TGF-β

Accumulation of matrix molecules in the glomerulus is a characteristic of established and progressive diabetic nephropathy. Several growth factors and cytokines produced in the kidney appear to contribute to the matrix accumulation and scarring in progressive diabetic nephropathy. Foremost among these is transforming growth factor-β (TGF-β) Our investigative group and many others have found that the TGF-b system is activated and plays a pathogenic role in diabetic kidney disease in both animal and human diabetes models. Approaches that block TGF-βaction and do not rely on glycemic control, BP control, or blocking the RAS axis will provide important additional therapies to prevent progressive diabetic nephropathy and renal failure.


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The significant role of TGF-β in mediating mesangial matrix accumulation has now been established in cell culture and animal models of diabetic kidney disease. The use of neutralizing anti-TGF-β have demonstrated that patients with diabetes have increased renal production of TGF-b. This is evidenced not only by increased renal vein blood levels of TGF-b but also increased urinary levels of TGF-β. Urine TGF-β levels may provide insight into the activity of the renal TGF-β system and reflect disease activity.

 

Methods to inhibit TGF-β production or activity may be divided into indirect and direct approaches. Indirect means of inhibiting TGF-β include blocking known stimulators of the TGF-β system, such as ele-vated glucose, RAS, advanced glycated proteins, PKC, hemodynamic stress, and reactive oxygen species generation. There are multiple pathways by which TGF-β may be stimulated, thus complicating the treatment approach to block TGF-β. Direct blockade with antibodies to TGF-β remains a possibility and awaits further clinical developments.

 

Pirfenidone

Another anti-fibrotic strategy involves pirfenidone, a low molecular weight synthetic molecule that exerts dramatic anti-fibrotic as well as anti-inflammatory and anti-oxidant activity. Although, the mechanism of action of pirfenidone as an anti-fibrotic agent is not fully understood, data from cell culture and various animal models suggest that pirfenidone is a selective regulator of gene expressions triggered by signals from a variety of cytokine factors, including TGF-β, PDGF, and TNF-α.

 

In addition, pirfenidone reduces the production of other fibrogenic factors such as connective tissue growth factor that are induced by TGF-β. As similar pathologic pathways contribute to the eventual scarring of ESRD from diabetes, it is likely that the combined inhibitory actions of pirfenidone on inflam-mation, growth factor production, fibroblast proliferation and matrix accumulation would be very effective in progressive fibrotic disorders. The combined experience with pirfenidone in limited patient studies and in animal models of progressive kidney disease suggests that the compound is safe and may provide stabilization of renal function, even when administered for a relatively short period.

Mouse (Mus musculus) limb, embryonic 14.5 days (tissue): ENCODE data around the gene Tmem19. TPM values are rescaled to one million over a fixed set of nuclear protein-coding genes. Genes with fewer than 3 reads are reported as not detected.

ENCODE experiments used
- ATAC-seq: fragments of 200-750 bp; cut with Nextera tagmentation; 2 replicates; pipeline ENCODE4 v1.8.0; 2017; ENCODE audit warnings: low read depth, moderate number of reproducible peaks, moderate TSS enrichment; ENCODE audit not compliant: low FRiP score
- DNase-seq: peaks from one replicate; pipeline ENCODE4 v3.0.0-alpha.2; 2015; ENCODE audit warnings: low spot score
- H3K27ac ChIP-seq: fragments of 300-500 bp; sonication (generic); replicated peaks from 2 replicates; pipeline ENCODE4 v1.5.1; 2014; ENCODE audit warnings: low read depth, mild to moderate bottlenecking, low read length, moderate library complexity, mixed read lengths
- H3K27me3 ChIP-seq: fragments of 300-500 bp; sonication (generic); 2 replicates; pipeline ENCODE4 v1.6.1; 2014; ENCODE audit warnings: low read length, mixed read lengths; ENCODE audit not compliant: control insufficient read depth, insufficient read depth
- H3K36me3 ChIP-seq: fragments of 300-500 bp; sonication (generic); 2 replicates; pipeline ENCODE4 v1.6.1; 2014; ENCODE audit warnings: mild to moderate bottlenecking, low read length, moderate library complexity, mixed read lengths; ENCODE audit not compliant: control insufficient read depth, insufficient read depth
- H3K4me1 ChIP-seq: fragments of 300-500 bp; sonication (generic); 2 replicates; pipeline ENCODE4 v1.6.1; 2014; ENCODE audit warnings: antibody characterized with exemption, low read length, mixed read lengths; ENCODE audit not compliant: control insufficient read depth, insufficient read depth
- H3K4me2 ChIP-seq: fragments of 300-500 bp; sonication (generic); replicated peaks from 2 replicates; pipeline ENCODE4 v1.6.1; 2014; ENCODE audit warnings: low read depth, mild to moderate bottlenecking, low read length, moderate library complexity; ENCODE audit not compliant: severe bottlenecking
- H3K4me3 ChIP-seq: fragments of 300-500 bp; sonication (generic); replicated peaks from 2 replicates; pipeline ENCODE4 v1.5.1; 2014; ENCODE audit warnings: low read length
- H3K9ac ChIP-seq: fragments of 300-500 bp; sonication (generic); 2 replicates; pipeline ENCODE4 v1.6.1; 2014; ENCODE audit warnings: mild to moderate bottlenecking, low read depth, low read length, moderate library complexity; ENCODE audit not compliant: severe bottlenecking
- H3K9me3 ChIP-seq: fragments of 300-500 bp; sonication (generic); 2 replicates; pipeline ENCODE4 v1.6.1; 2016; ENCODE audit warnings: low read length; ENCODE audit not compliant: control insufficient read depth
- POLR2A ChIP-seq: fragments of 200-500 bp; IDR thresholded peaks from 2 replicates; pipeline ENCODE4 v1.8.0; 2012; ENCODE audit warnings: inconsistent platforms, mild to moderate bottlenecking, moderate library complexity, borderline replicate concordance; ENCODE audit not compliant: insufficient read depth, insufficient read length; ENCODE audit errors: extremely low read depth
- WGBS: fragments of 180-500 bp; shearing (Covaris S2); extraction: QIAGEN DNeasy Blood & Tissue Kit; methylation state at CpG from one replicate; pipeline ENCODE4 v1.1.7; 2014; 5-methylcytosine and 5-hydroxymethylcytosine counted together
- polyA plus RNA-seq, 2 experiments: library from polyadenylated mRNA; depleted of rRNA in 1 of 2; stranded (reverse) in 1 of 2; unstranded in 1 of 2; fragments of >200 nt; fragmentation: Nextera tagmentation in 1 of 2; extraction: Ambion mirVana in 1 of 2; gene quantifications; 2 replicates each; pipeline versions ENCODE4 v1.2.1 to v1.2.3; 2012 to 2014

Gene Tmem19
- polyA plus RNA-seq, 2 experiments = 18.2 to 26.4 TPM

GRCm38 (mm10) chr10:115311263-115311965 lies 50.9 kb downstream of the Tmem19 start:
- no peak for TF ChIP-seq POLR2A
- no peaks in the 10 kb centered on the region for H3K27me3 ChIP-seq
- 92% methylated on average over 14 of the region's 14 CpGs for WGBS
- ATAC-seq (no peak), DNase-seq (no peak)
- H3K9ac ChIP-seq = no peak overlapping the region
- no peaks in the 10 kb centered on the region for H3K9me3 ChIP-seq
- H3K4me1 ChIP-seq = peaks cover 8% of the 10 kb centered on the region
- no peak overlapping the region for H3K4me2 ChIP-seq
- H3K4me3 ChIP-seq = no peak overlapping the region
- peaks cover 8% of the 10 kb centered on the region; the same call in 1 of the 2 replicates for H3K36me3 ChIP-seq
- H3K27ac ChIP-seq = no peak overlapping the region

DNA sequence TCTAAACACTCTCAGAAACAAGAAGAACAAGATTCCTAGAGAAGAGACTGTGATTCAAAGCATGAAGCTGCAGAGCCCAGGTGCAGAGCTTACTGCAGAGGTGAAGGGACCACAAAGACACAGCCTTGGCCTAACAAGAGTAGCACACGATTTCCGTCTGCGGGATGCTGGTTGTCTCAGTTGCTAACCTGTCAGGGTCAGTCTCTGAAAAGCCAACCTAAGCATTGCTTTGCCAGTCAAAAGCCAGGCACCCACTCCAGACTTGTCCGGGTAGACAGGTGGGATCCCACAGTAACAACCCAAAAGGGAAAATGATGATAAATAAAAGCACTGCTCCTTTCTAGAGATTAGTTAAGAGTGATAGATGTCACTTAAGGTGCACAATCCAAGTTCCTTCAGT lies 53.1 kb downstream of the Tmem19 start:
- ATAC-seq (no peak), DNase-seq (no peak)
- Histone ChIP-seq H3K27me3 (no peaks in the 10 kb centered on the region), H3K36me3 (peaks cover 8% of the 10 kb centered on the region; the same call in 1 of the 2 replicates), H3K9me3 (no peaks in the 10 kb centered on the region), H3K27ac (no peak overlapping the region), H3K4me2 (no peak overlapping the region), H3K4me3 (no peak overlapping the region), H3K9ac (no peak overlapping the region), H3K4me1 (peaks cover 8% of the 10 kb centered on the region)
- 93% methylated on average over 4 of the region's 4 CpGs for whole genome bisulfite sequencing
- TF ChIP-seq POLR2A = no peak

We are conducting an NIH-sponsored study to determine if pirfenidone is beneficial in patients

with progressive diabetic nephropathy. This is the first randomized double-blind study to evaluate the role of this novel anti-fibrotic agent in diabetic nephropathy. Other anti-fibrotic approaches will likely be coming to the clinic in the near future, thus heralding a new wave of therapies aimed at arresting progressive kidney disease.

 

Conclusions

The prevalence of CKD, and its associated risk to the cardiovascular system, presents an opportune time for identifying innovative approaches to the treatment of diabetic nephropathy. Disease management approaches similar to the multidisciplinary clinical teams used to treat patients with cancer and heart failure should become the standard of care. Patients with diabetic nephropathy can benefit from early intervention by nephrologists, endocrinologists, and cardiologists. Efficient, cost-effective models that meet target goals should be strongly supported by insurers.

 

Novel therapies are clearly needed for this growing population before complications of CKD and

the need for dialysis overwhelm the health-care system. With recent insights gained from translational studies in diabetic kidney disease, it is likely that within the next 5-10 years, several innovative therapies based on PKC inhibition and anti-fibrotic strategies will become available. Consequently, for a large segment of the at-risk population, there is renewed optimism that diabetic nephropathy may be stopped in its early stages. Such strategies will have major repercussions for our patients and the health-care system.

 

Dr. Sharma is an endowed professor of medicine at JeffersonMedicalCollege and director of

the Center for Novel Therapies for Kidney Disease at ThomasJeffersonUniversityHospital in Philadelphia. Dr. Sharma is also a translational researcher and clinician focused on diabetic kidney disease. His work is funded by grants from the NIH, ADA, and JDRF.